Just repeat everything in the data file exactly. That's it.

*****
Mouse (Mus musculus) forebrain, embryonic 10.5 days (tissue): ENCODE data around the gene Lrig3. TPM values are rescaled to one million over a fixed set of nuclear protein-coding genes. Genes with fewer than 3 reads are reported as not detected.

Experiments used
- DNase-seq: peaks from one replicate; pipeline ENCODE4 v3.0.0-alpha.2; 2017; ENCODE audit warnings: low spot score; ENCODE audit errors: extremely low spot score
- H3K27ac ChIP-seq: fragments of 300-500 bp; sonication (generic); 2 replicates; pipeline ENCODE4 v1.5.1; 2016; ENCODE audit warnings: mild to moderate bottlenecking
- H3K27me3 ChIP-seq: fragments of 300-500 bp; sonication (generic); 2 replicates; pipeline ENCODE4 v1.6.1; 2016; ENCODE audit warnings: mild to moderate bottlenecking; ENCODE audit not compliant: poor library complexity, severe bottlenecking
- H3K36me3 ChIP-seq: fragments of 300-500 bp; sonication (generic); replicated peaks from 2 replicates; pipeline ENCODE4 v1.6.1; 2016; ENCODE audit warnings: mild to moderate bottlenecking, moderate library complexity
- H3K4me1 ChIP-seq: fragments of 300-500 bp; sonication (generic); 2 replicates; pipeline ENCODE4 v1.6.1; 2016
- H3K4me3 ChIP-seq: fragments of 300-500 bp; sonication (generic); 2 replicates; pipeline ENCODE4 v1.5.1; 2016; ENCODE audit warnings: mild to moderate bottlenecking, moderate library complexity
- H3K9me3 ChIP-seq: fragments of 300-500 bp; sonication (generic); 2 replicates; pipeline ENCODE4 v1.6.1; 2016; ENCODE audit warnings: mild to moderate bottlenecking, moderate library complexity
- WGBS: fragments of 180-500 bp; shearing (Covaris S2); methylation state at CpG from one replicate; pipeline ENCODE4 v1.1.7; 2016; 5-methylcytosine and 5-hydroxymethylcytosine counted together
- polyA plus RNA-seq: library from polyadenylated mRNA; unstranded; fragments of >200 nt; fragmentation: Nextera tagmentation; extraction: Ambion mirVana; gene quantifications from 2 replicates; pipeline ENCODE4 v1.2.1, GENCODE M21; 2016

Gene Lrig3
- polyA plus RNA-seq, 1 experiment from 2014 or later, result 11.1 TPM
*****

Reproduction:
Mouse (Mus musculus) forebrain, embryonic 10.5 days (tissue): ENCODE data around the gene Lrig3. TPM values are rescaled to one million over a fixed set of nuclear protein-coding genes. Genes with fewer than 3 reads are reported as not detected.

Experiments used
- DNase-seq: peaks from one replicate; pipeline ENCODE4 v3.0.0-alpha.2; 2017; ENCODE audit warnings: low spot score; ENCODE audit errors: extremely low spot score
- H3K27ac ChIP-seq: fragments of 300-500 bp; sonication (generic); 2 replicates; pipeline ENCODE4 v1.5.1; 2016; ENCODE audit warnings: mild to moderate bottlenecking
- H3K27me3 ChIP-seq: fragments of 300-500 bp; sonication (generic); 2 replicates; pipeline ENCODE4 v1.6.1; 2016; ENCODE audit warnings: mild to moderate bottlenecking; ENCODE audit not compliant: poor library complexity, severe bottlenecking
- H3K36me3 ChIP-seq: fragments of 300-500 bp; sonication (generic); replicated peaks from 2 replicates; pipeline ENCODE4 v1.6.1; 2016; ENCODE audit warnings: mild to moderate bottlenecking, moderate library complexity
- H3K4me1 ChIP-seq: fragments of 300-500 bp; sonication (generic); 2 replicates; pipeline ENCODE4 v1.6.1; 2016
- H3K4me3 ChIP-seq: fragments of 300-500 bp; sonication (generic); 2 replicates; pipeline ENCODE4 v1.5.1; 2016; ENCODE audit warnings: mild to moderate bottlenecking, moderate library complexity
- H3K9me3 ChIP-seq: fragments of 300-500 bp; sonication (generic); 2 replicates; pipeline ENCODE4 v1.6.1; 2016; ENCODE audit warnings: mild to moderate bottlenecking, moderate library complexity
- WGBS: fragments of 180-500 bp; shearing (Covaris S2); methylation state at CpG from one replicate; pipeline ENCODE4 v1.1.7; 2016; 5-methylcytosine and 5-hydroxymethylcytosine counted together
- polyA plus RNA-seq: library from polyadenylated mRNA; unstranded; fragments of >200 nt; fragmentation: Nextera tagmentation; extraction: Ambion mirVana; gene quantifications from 2 replicates; pipeline ENCODE4 v1.2.1, GENCODE M21; 2016

Gene Lrig3
- polyA plus RNA-seq, 1 experiment from 2014 or later, result 11.1 TPM